Is My IRA Safe From Creditors?

Is your IRA safe during bankruptcy? Can the IRS levy your IRA assets? Listen to this episode of the Paragon Podcast as Evan Shorten and Elean Mendoza discuss what protections are available for your IRA.

Introduction: Welcome to the Paragon Financial Partners Podcast, where we discuss the markets, our strategies, and how to live better today while planning for tomorrow.

Elean: Hello, and welcome to the Paragon Podcast. I’m Elean Mendoza and I’m here with Evan Shorten, the firm’s founder and principal.

Evan: Hello, this is Evan Shorten, and I want to thank you for listening in. To stay up to date with our podcast, please subscribe on the Apple Podcast app or Stitcher Radio. You can also sign up for our updates by visiting our website at paragonfinancialpartners.com and signing up to our email list on the home page.

Elean: In our last episode, we discussed some of the most popular IRA beneficiary options and their different tax implications. If you haven’t listened to it yet, I highly recommend you do after this episode. Now, in that podcast, we briefly mentioned that inherited IRAs do not receive the same creditor and bankruptcy protections that traditional and Roth IRAs receive. In today’s episode, we want to follow-up on that and briefly discuss what type of protections IRAs do receive from creditors and judgments. I also want to clarify that we’re specifically talking about IRAs and not employer sponsored retirement accounts like 401k, 403b, 457b plans and the like. Employer sponsored accounts have their own types of protections separate from IRAs.
So with that, let’s start things off by specifically mentioning that IRAs have federal protections and state protections; and both differ significantly. Evan, what federal protections are in place when it comes to retirement assets in an IRA?

Evan: The federal government actually provides a good amount of bankruptcy protection over your traditional and Roth IRAs. The federal government sets an inflation adjusted limit, currently at $1,283,025, which cannot be accessed by creditors during a bankruptcy. This limit is adjusted every three years with the most recent adjustment having occurred on April 1st, 2016. In 2019, we can expect another adjustment increasing the protection limit a little bit higher. The important thing to note is that all rollovers from employer plans, such as 401k, 403b, and 457 plans are exempt from bankruptcy claims. Therefore, bankruptcy claims can only be made on contributions and earnings on those contributions that surpass the $1,283,025 protection limit. In other words, many people’s IRAs are fully protected in bankruptcy.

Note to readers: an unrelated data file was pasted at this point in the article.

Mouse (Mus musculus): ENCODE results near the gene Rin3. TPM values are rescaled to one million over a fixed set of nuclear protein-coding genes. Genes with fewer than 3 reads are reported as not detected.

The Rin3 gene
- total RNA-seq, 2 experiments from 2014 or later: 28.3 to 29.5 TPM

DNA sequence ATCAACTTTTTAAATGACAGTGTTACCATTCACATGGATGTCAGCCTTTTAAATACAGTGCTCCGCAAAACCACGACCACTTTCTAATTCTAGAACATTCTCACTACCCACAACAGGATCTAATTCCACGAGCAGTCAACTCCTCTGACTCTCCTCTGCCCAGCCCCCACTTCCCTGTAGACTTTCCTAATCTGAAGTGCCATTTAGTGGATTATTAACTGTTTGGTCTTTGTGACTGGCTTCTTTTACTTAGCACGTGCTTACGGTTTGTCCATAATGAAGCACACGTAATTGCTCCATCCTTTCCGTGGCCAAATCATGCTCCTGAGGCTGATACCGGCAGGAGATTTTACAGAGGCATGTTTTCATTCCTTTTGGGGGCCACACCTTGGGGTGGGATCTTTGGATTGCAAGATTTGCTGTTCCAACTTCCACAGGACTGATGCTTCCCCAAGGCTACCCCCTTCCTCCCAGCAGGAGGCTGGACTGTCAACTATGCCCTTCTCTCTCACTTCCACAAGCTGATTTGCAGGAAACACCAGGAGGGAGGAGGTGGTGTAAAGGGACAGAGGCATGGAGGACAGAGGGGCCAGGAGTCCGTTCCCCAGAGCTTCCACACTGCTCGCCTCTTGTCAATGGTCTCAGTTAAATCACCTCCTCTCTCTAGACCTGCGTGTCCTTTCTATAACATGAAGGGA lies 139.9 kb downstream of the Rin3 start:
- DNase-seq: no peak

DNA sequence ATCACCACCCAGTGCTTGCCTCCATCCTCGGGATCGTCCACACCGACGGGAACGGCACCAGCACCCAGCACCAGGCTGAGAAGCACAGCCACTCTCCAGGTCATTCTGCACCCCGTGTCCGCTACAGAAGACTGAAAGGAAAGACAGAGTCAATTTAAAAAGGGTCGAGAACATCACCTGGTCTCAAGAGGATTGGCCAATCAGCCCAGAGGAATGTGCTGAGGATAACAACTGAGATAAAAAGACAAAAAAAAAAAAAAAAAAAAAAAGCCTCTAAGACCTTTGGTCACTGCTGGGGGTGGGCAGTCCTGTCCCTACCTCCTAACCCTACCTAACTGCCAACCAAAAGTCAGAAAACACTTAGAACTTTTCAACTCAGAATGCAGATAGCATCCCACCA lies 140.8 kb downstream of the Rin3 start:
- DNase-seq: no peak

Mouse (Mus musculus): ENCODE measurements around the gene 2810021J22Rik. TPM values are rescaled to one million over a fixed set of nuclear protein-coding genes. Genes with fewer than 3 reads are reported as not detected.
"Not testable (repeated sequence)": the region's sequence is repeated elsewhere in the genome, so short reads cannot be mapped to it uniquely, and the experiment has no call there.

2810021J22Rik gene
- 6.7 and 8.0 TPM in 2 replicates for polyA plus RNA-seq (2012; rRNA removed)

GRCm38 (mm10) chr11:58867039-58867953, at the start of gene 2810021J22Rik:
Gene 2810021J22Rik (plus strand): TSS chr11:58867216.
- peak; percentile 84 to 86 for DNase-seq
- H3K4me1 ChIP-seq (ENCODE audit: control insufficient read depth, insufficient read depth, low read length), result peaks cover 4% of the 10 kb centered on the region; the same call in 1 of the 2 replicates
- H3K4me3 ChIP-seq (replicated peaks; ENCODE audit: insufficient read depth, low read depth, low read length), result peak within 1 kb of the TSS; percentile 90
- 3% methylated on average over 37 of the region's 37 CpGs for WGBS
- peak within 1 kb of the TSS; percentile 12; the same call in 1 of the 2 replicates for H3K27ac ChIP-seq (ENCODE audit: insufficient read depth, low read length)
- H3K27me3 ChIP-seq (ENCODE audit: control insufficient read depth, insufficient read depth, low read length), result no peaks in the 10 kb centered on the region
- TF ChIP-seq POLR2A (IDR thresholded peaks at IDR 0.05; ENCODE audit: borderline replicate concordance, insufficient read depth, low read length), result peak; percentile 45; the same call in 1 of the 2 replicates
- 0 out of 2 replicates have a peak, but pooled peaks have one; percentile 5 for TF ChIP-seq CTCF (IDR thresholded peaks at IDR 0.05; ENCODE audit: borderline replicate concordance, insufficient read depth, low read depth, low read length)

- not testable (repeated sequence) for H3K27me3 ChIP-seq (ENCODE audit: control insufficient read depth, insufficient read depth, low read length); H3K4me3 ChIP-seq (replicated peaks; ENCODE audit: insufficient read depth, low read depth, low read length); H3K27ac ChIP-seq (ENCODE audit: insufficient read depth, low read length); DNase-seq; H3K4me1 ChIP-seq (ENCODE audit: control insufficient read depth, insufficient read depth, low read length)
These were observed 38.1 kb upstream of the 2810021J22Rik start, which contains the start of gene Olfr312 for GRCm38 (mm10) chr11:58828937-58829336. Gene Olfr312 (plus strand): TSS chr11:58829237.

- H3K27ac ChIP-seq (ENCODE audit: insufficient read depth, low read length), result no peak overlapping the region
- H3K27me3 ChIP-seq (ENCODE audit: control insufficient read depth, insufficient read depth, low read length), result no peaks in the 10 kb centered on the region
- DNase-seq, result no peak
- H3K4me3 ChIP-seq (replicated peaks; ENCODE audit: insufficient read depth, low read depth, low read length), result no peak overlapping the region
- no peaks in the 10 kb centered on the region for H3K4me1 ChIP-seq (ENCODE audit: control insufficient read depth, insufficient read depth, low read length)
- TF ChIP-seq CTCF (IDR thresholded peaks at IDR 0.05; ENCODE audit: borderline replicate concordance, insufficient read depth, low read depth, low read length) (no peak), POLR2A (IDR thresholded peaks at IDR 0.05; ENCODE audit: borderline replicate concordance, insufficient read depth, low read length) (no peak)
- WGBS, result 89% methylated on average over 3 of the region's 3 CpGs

Elean: Evan, you mentioned traditional and Roth IRAs, but what about SEP and SIMPLE IRAs?

Evan: Funds in your SEP or SIMPLE IRA are considered employer plans and are therefore exempt from bankruptcy claims regardless of the amount.

Elean: And as we mentioned in our last podcast, inherited IRAs are not protected in bankruptcy. Evan, can you give a little more detail into why inherited IRAs don’t receive bankruptcy protection?

Evan: Sure. A Supreme Court decision in June of 2014, Clark v. Rameker, ruled that funds held within inherited IRAs are not considered retirement funds and therefore do not qualify for federal bankruptcy protections. Essentially, their decision can be summed into one sentence – Inherited IRAs hold funds that can be freely used for current consumption, not funds objectively set aside for one’s retirement.

Elean: If you visit our blog post for this episode on our Insights page at paragonfinancialpartners.com/insights, we’ll post the previous write-up we wrote regarding this decision along with the court’s full published opinion. Now, even though there are federal protections in place for traditional and Roth IRAs against bankruptcy, there are still a couple of risk points where a creditor could still have access to your IRA.